I kept thinking that the story, which relies heavily on dialogue (both between characters and also internal dialogue), would make a great play, and its intensity would be well suited to the stage. Although most of the characters are not sympathetic, to begin with, their humanity and the big questions they are forced to deal with make them intriguing and worthy subjects of our observations.

The ending brings a great twist to the story. Although I think most readers will have been suspicious and on alert due to the secrets, false information, continuous doubts, and different versions of the truth on offer, the actual ending will make them question everything and re-evaluate the story in a different light. And, considering the nature of the subject it deals with, that is a great achievement.

I recommend it to those who enjoy stories that make them think, to readers who are not searching for cheap thrills and prefer a psychologically astute book and especially to those who want to feel personally invested in the stories they read. I look forward to the rest of the books in the trilogy.

Second:

The Gamblers (Fraud or Miracle? Book 2)

My review:

This is the second book I read in the Fraud and Miracle trilogy, and its inclusion there is sure to put readers on their guard. But that is the beauty of it. You know something is going on, and you might even suspect what (although not, perhaps, in detail) but you can’t help but eagerly keep reading and follow the story, enmeshed in the same web of illusion and deceit that traps the main character, Ben.

The story is written in the third person and follows the point of view of Ben, the protagonist. He is a somewhat socially awkward young accountant who leads a modest life in London, who is not precisely streetwise, and who feels more at ease playing games in online communities than interacting socially in person. He is obsessed with numbers (in real life, I wondered if somebody with similar personality traits might fit into the very mild range of autistic spectrum disorder. He acknowledges that he is bad at reading people’s emotions and expressions, he is anxious in social situations and functions by imitating other people’s behaviour, he displays obsessive personality traits…) and does not believe in luck and chance. He is convinced that random events (like lottery or games of chance results) follow a pattern and he is determined to find it. He gets a bit lottery win (£64 million), and although he does not value money per se (at least at the beginning of the story), he decides to treat himself travelling to New York. Everything seems to change from that moment on, he makes a new friend (the glamorous and charming Mirco) and meets the girl of his dreams, Wendy.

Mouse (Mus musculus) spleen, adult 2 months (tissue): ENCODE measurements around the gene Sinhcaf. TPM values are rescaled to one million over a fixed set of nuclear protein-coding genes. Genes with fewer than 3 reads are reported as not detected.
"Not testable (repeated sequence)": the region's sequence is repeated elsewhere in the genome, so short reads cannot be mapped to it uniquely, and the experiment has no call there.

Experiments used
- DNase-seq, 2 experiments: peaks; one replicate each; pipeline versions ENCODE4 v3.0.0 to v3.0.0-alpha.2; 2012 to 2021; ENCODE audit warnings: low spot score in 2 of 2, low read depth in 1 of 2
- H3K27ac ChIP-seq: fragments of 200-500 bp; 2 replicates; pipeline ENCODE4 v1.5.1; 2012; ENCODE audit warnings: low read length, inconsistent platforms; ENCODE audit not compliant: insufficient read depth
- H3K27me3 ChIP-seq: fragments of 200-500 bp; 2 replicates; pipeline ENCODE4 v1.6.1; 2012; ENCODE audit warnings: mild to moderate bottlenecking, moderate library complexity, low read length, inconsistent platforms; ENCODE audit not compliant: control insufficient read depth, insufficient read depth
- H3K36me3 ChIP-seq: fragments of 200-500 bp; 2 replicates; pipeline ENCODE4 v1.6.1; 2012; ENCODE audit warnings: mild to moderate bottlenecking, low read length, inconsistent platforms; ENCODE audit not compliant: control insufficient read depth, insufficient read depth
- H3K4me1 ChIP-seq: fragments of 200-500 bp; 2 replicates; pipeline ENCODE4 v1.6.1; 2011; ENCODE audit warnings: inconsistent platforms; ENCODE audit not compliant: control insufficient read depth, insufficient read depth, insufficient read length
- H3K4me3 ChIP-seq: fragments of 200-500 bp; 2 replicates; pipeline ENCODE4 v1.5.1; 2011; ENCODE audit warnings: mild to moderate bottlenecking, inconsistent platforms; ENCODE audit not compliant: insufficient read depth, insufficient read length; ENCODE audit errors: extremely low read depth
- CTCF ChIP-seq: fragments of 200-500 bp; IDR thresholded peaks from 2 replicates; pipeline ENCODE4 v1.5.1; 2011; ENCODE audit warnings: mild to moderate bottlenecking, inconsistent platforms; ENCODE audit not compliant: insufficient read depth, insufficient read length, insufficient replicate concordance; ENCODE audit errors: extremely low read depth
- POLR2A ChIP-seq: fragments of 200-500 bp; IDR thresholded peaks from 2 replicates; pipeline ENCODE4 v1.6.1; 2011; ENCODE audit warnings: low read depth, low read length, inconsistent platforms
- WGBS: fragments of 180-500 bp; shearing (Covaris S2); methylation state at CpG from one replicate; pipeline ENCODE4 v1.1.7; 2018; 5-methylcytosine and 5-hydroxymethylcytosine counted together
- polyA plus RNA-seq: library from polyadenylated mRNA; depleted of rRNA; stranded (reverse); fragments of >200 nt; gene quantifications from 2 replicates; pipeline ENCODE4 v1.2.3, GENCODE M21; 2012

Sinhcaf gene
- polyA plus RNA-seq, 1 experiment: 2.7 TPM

The third person point of view suits the story perfectly. On the one hand, we follow Ben’s point of view and his thought processes. We are aware of his misgivings and doubts. He does not believe in luck, after all, and he cannot accept that all these good things are happening to him, especially as they seem to coincide with his lottery win. At the same time, the third person gives us enough distance to observe and judge Ben’s own behaviour (that does not always fit his self-proclaimed intentions and opinions) and also that of those around him. There are things that seem too good to be true, there are warnings offered by random people, there are strange behaviours (both, Mirco and Wendy, blow hot and cold at times), and there are the suspiciousness and rivalry between his new friends. We warm up to his naiveté and to his child-like wonder and enjoyment at the fabulous new life that falls on his lap, but we cannot help but chide him at times for being so easy to manipulate.